All throughout the week here at Weirdfictionreview.com, we’re dedicated to bringing you not only classic content written by Eric Basso, but the words of others who have experienced Basso’s work and come away with great reward. One such reader is DF Lewis, an iconic writer himself. His novel, Nemonymous Night, was published in June 2011 from Chomu Press, which has also published work by such Weird luminaries as Michael Cisco. In addition to his extensive publication credits as a writer, he is also a notable and iconoclastic editor, famed for his Nemonymous series of anthologies.
In November of 2011, Lewis embarked on a “real-time review” of The Weird: A Compendium of Strange and Dark Stories, reading the stories in the anthology from beginning to end while noting his responses along the way, oftentimes finding strange and amazing connections between the stories in the anthology. You can find his reviews here on his personal site. Chief among them is his encounter with Basso’s novella, “The Beak Doctor,” at the heart of the book itself. We have excerpted his review of that story here; all page numbers are taken from The Weird. Click here for a complete selection of Eric Basso’s books.– The Editors
Pages 487 – 501: “A labyrinth of pipes runs beneath the city in old blueprints – “
Imagine the almost endless ‘sweep-shot’ of the Dunkirk madness in the film ‘Atonement’ – here densely textured, bememorised, TS Eliot blended with Dickens, a cruelly fog-masked synaesthetica of a journey over variegated surfaces and amid befogged characters towards an inconclusive ‘Roundhouse’, a bookful journey by the I‑Narrator doctor (interspersed, say, with a cat’s journey (Maybury’s cat?)), a stumbling rite-of-passage through a modern (post-holocaust?) world become Dickensian again as transcended by a discrete imagination that is granted you by the author as your imagination – but, sorry, though, as I said before, I’m pigging, personally pigging, pigging on each of this book’s discovery after discovery: and this one is so utterly hypnotic with its crazy-yet-meaningful relentlessness that makes it so difficult for anyone to convey to you exactly the unique experience on offer in this particular story. Hence this my breather at page 501….”a twisted vine with fuzzy purple leaves,…” — “…groping my way through lianas of balloon rigging…” — “A map, framed under a sheet of glass, the only serviceable mirror.” (cf. The Harrow and the Hungry House) — “reinventor of aliases” — “Part of a woman’s skull they used as a basin…” — and ‘La Valse’ by Ravel that brings me to a sort of homing-pigeon halfway house at this halfway point in both the book and the Basso story co-incidently (a piece of music I heard today because it was played this very morning on BBC Radio 3 (check the playlist, if you don’t believe me)). “Through my goggles the dim city came and went in macroscopic vignettes.” (20÷11÷11 – another 2 hours later)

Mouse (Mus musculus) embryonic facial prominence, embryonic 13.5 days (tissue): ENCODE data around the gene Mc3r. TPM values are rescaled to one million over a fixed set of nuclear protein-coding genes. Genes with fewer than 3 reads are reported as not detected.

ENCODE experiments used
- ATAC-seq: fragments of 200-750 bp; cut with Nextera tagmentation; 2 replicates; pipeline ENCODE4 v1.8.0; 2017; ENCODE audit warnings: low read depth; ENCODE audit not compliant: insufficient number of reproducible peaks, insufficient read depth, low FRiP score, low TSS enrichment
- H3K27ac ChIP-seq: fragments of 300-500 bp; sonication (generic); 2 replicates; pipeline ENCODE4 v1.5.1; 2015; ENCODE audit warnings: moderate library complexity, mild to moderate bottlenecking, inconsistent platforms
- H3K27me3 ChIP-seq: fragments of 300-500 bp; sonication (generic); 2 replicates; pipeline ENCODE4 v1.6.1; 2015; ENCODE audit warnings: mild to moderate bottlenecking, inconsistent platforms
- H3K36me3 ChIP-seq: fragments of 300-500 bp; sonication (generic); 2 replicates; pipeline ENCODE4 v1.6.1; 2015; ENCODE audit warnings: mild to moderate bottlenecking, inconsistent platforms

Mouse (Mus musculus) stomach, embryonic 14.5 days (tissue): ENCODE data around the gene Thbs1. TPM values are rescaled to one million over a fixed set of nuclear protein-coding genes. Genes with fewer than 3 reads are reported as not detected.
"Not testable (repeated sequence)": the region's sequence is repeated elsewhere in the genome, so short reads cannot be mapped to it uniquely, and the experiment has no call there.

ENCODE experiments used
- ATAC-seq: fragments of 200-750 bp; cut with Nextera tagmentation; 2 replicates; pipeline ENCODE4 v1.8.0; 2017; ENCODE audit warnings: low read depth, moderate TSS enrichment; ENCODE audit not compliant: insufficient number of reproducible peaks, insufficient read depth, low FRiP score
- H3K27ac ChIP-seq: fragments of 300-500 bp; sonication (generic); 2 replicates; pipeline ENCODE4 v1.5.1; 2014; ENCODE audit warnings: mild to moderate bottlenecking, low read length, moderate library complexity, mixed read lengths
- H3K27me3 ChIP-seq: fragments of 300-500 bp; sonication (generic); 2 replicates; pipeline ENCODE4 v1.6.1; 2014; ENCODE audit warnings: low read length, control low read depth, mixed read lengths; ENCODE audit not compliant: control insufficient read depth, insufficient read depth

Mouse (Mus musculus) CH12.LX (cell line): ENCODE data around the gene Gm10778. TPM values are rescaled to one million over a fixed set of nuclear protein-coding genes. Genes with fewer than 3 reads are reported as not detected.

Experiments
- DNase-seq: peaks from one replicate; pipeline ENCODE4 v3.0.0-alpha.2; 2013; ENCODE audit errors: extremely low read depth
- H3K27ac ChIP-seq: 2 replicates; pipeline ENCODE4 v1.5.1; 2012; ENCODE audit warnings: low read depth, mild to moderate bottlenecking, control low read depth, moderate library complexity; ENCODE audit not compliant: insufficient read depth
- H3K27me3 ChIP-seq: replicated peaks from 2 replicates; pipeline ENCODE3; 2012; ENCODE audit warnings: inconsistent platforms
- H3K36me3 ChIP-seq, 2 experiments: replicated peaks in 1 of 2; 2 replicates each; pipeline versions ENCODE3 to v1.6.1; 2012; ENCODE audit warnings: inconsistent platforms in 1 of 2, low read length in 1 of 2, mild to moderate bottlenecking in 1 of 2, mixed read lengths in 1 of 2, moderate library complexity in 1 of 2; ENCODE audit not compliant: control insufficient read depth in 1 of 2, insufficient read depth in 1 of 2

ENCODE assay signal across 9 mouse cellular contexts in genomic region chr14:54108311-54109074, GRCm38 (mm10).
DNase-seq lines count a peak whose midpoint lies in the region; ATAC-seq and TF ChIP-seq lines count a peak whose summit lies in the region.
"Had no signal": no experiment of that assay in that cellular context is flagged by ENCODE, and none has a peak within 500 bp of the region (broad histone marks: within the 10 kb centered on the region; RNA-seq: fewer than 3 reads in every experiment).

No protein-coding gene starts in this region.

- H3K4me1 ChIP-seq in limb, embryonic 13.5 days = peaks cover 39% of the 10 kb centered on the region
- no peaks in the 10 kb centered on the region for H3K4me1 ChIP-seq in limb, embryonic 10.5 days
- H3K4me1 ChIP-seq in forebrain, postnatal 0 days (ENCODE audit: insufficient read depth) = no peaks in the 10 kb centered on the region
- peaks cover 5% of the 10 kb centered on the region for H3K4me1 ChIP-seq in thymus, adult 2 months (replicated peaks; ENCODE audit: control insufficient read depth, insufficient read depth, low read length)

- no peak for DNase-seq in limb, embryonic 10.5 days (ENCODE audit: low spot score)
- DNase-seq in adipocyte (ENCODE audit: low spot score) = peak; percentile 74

Pages 501 – 517: “Symmetries intermesh so delicately that a breath might blow them out of shape or cause an unmendable tear.”
And what I said above about the previous pages – and more!
— but now a step change from the ‘sweep-shot’ to the narrator’s roundhouse destination – a type of Kafkaesque hospital that has a dome (emerging from the soot concept in ‘The White Wyrak’?) – and, gradually, the reader is forming a plot gestalt from within this whole story about the story itself – an inner gestalt that would perhaps be a spoiler to divulge as that would probably disallow you to go through the same piecemeal productive process as I have just done – but do think Kubin [and ‘Nemonymous Night’]!
Plus various characters: an antiquarian bookman, a prankster (me? or am I the projectionist in the balcony at the end?), the manager in a cage (one of the book’s Reva-Menders?), a registrar, a billiards match, a pantomime, ‘flirtation’ in a Narnian wardrobe (a ‘faun’ is mentioned later), a carpet – and so it goes on… Judge for yourself. I am happy that I have cracked this challenging masterpiece of gestaltable absurdity. “Nothing, at the brink of death, but this coarse-grained shroud of dust sinking through the floorboards, down through the stippled ceiling to the last staircase, and into the bowels of the earth.” And “shreds of other shadowy streets.” (20÷11÷11 – another 2 hours later)